Here’s an old story, told by the Rabbis….
Once upon a time, a man caught stealing was ordered by the King to be hanged. On the way to the gallows he said to the Prison Governor that he knew a wonderful secret and it would be a pity to allow it to die with him, and that he would like to disclose it to the King. He would put a seed of pomegranate into the ground, and through the secret taught to him by his father, he would make it grow and bear fruit overnight.
The thief was brought before the king and on the morrow the King, accompanied by all the High Officials of State, came to the place where the thief was waiting for them. There the thief dug a hole and said:
“This seed must only be put into the ground by a man who has never stolen or taken anything which did not belong to him, I, being a thief, cannot do it”. So he turned to the Grand Vizier who, frightened, said that in his younger days he had retained something which did not belong to him. The Chancellor of the Exchequer said that dealing with such large sums of money, he might have entered too much or too little. The thief turned to the King, but even the King confessed that he had once stolen a necklace belonging to his Father.
The thief then said,
“You are all mighty and powerful and want for nothing. Yet you cannot plant the seed, whilst I who have stolen a loaf of bread because I was starving am to be hanged”.
The King, pleased with the ruse of the thief, pardoned him.
Such stories, of clever tricksters, were very popular in Jewish and middle-Eastern folklore. Even in the Bible, tricksters like Jacob were venerated. You’ll remember how Jacob cheated his brother Esau out of his inheritance, by putting on the skin of a goat. He pretended to have his older brother’s hairy back. Their blind father Isaac was deceived, and gave his inheritance to Jacob, rather than Esau.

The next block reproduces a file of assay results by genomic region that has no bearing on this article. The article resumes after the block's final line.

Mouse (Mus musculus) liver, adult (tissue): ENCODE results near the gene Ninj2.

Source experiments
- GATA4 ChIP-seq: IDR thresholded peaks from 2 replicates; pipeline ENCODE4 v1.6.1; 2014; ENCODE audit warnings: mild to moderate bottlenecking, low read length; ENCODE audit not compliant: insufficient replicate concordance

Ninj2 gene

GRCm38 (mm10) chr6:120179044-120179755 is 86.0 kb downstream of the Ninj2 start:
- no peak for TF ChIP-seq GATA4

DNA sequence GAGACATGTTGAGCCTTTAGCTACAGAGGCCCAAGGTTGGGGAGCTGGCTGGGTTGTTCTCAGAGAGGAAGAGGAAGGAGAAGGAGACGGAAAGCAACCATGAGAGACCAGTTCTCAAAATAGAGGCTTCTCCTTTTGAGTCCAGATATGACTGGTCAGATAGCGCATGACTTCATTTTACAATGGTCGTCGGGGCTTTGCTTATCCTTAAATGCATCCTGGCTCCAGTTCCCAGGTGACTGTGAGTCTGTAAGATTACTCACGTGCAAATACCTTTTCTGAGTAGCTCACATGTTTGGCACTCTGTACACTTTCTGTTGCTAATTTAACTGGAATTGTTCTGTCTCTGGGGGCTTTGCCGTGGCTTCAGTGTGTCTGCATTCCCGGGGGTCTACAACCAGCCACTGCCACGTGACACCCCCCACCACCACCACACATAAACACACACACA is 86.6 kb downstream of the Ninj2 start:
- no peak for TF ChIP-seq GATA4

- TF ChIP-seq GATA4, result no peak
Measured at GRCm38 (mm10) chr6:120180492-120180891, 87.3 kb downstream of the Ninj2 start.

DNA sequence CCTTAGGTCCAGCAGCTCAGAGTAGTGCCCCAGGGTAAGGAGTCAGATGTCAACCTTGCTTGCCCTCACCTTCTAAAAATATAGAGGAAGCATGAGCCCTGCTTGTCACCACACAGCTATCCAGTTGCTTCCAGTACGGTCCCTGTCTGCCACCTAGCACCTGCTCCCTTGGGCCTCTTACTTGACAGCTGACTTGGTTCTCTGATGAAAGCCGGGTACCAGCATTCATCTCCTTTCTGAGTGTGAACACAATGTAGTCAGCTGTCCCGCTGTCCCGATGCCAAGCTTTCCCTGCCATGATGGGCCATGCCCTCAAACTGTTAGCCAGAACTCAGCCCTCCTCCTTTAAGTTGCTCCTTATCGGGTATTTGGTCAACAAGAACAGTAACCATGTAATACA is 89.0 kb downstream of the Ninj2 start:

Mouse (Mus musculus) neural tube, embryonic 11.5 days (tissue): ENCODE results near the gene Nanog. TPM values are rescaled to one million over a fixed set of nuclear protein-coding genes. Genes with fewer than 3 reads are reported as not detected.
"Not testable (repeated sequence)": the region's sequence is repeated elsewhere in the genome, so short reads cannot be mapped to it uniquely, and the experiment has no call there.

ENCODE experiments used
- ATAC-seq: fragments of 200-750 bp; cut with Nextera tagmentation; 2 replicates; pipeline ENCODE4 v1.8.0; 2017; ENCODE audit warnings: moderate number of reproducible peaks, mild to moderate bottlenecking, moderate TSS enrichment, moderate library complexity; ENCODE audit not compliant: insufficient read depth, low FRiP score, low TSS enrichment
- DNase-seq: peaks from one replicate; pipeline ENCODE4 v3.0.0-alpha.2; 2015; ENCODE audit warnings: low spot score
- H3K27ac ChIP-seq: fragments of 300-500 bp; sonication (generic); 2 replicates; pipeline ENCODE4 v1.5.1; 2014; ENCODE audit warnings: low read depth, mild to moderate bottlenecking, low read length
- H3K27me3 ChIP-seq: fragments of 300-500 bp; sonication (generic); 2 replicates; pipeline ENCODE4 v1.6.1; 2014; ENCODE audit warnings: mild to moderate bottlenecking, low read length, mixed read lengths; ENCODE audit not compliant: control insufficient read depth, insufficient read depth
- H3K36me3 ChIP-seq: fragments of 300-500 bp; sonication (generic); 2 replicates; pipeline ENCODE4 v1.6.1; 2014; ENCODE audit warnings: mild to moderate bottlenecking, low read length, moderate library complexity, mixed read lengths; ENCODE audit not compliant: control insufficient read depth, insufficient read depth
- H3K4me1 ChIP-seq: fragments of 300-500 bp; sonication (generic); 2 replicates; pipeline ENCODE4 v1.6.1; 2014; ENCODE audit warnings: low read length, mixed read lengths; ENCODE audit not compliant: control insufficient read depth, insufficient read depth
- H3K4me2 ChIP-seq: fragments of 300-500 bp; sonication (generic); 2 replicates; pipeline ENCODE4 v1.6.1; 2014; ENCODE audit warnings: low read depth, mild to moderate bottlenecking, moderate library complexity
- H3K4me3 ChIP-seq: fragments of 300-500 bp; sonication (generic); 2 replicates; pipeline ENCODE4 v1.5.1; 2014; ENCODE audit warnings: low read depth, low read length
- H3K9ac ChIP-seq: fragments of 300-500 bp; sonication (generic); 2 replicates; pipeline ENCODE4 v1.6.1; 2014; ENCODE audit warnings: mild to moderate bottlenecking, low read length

So when we hear this parable of the Shrewd Manager, we must be cautious of how we read it. Many of Jesus’ parables are quite obvious metaphors…it is quite easy to see what he means when he tells the story of the Good Samaritan, for example. But this story – known as the story of the Shrewd Manager, is more nuanced. Jesus is not telling his followers that they should behave in such a dishonest way. Rather, he is telling a tale about someone being shrewd and clever in their own life, to indicate that we should be shrewd and clever about how we live our lives as Christians.
Each of us has only so many hours in the day available to us. How should we use them? Jesus encourages us to use our time and our talents wisely, and for the purposes of building his Kingdom. This was a theme picked up by St Ignatius, in the second century, who wrote these words to the church that was under the leadership of St Polycarp:
“Labour with one another. Struggle together, run together, suffer together, rest together, rise up together as God’s stewards and assessors and servants. Be pleasing to him in whose ranks you serve, from who you receive your reward”. (Ignatius Polycarp 6.1-2, in Kirsopp Lake, trans., The Apostolic Fathers, LCL (Cambridge Mass.: Harvard University Press, 1912) 1:275)
Each of us is required by our commitment to God, to be thoughtful and mindful about the talents that God has given us, and to be wise and shrewd servants. We are to be those who employ the talents that we have to the greatest effect, in the shortest possible time, for the good of the Kingdom.